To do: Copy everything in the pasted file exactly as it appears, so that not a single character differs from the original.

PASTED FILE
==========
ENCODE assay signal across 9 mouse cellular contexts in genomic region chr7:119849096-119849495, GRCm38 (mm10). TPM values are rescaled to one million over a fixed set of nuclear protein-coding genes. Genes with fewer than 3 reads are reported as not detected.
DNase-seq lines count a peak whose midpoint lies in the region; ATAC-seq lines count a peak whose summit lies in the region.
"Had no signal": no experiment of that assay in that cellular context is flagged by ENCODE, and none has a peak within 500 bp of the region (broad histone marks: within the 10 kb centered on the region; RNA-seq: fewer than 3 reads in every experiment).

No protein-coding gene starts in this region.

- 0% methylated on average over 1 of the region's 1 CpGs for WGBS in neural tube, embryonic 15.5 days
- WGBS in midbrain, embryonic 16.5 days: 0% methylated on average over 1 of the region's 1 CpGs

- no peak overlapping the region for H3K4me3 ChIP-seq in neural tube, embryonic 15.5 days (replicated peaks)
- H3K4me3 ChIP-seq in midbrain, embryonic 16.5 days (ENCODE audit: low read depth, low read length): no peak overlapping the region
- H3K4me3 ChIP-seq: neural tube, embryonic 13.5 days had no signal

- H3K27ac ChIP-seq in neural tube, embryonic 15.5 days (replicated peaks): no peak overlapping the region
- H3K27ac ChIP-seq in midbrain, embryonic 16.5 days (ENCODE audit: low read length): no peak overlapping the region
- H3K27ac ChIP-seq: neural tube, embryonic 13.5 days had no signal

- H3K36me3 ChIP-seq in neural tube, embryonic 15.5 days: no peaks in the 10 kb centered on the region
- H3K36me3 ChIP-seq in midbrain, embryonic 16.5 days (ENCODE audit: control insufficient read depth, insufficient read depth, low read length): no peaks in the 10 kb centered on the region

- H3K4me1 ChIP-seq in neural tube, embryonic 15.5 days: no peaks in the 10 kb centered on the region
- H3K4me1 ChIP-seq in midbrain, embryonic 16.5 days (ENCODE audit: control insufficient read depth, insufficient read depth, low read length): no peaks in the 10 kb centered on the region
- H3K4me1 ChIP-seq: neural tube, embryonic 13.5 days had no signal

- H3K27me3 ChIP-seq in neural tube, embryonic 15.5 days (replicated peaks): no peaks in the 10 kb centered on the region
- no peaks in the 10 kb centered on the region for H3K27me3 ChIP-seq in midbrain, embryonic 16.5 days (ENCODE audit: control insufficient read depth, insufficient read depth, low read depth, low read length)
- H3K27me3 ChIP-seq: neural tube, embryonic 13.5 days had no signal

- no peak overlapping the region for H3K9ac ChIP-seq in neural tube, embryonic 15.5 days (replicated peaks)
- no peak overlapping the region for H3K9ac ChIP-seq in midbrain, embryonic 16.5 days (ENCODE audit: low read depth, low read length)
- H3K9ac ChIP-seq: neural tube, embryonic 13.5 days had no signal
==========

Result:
ENCODE assay signal across 9 mouse cellular contexts in genomic region chr7:119849096-119849495, GRCm38 (mm10). TPM values are rescaled to one million over a fixed set of nuclear protein-coding genes. Genes with fewer than 3 reads are reported as not detected.
DNase-seq lines count a peak whose midpoint lies in the region; ATAC-seq lines count a peak whose summit lies in the region.
"Had no signal": no experiment of that assay in that cellular context is flagged by ENCODE, and none has a peak within 500 bp of the region (broad histone marks: within the 10 kb centered on the region; RNA-seq: fewer than 3 reads in every experiment).

No protein-coding gene starts in this region.

- 0% methylated on average over 1 of the region's 1 CpGs for WGBS in neural tube, embryonic 15.5 days
- WGBS in midbrain, embryonic 16.5 days: 0% methylated on average over 1 of the region's 1 CpGs

- no peak overlapping the region for H3K4me3 ChIP-seq in neural tube, embryonic 15.5 days (replicated peaks)
- H3K4me3 ChIP-seq in midbrain, embryonic 16.5 days (ENCODE audit: low read depth, low read length): no peak overlapping the region
- H3K4me3 ChIP-seq: neural tube, embryonic 13.5 days had no signal

- H3K27ac ChIP-seq in neural tube, embryonic 15.5 days (replicated peaks): no peak overlapping the region
- H3K27ac ChIP-seq in midbrain, embryonic 16.5 days (ENCODE audit: low read length): no peak overlapping the region
- H3K27ac ChIP-seq: neural tube, embryonic 13.5 days had no signal

- H3K36me3 ChIP-seq in neural tube, embryonic 15.5 days: no peaks in the 10 kb centered on the region
- H3K36me3 ChIP-seq in midbrain, embryonic 16.5 days (ENCODE audit: control insufficient read depth, insufficient read depth, low read length): no peaks in the 10 kb centered on the region

- H3K4me1 ChIP-seq in neural tube, embryonic 15.5 days: no peaks in the 10 kb centered on the region
- H3K4me1 ChIP-seq in midbrain, embryonic 16.5 days (ENCODE audit: control insufficient read depth, insufficient read depth, low read length): no peaks in the 10 kb centered on the region
- H3K4me1 ChIP-seq: neural tube, embryonic 13.5 days had no signal

- H3K27me3 ChIP-seq in neural tube, embryonic 15.5 days (replicated peaks): no peaks in the 10 kb centered on the region
- no peaks in the 10 kb centered on the region for H3K27me3 ChIP-seq in midbrain, embryonic 16.5 days (ENCODE audit: control insufficient read depth, insufficient read depth, low read depth, low read length)
- H3K27me3 ChIP-seq: neural tube, embryonic 13.5 days had no signal

- no peak overlapping the region for H3K9ac ChIP-seq in neural tube, embryonic 15.5 days (replicated peaks)
- no peak overlapping the region for H3K9ac ChIP-seq in midbrain, embryonic 16.5 days (ENCODE audit: low read depth, low read length)
- H3K9ac ChIP-seq: neural tube, embryonic 13.5 days had no signal